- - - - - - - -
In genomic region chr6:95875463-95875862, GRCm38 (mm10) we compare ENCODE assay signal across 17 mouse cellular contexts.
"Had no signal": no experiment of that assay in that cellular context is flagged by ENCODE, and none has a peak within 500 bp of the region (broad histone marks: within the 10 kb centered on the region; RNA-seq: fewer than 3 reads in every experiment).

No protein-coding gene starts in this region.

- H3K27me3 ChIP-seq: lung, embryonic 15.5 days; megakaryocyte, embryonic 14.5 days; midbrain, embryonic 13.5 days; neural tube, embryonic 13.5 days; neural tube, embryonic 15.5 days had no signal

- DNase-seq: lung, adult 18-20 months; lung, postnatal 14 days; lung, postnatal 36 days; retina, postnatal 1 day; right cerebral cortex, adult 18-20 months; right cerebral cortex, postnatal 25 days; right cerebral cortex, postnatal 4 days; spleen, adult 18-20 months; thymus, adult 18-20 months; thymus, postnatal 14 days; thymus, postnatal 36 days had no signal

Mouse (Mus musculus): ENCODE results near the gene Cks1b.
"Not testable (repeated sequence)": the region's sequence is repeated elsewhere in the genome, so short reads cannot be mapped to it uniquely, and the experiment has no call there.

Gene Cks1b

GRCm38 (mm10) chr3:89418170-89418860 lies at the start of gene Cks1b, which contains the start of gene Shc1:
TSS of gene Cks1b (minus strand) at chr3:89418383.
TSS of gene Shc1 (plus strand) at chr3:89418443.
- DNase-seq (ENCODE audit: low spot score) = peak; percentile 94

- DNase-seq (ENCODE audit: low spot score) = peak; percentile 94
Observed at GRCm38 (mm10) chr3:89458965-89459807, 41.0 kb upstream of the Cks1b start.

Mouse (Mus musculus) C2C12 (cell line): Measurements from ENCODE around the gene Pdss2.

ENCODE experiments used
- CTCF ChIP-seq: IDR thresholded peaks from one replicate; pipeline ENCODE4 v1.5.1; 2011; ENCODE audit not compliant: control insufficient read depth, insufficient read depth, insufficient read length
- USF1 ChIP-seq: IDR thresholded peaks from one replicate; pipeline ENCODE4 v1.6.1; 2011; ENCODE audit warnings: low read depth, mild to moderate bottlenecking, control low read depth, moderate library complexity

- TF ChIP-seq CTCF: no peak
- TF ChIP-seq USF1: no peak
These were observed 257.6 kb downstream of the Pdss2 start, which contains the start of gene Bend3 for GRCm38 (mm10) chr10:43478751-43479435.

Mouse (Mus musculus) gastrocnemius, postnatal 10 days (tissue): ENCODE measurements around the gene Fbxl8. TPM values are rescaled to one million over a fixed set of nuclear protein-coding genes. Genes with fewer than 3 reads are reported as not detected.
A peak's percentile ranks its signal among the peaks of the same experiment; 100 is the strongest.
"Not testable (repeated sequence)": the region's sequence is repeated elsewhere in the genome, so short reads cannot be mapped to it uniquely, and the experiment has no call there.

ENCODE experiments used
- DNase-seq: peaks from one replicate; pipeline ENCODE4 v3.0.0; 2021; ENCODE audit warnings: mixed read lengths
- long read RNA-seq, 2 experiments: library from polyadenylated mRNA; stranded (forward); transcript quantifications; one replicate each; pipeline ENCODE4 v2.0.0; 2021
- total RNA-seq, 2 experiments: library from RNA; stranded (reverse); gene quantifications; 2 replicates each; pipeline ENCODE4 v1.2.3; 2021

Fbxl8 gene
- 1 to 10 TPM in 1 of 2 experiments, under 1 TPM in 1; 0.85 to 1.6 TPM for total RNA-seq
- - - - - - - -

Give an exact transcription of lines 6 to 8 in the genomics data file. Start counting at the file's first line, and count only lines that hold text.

Mouse (Mus musculus): ENCODE results near the gene Cks1b.
"Not testable (repeated sequence)": the region's sequence is repeated elsewhere in the genome, so short reads cannot be mapped to it uniquely, and the experiment has no call there.

Gene Cks1b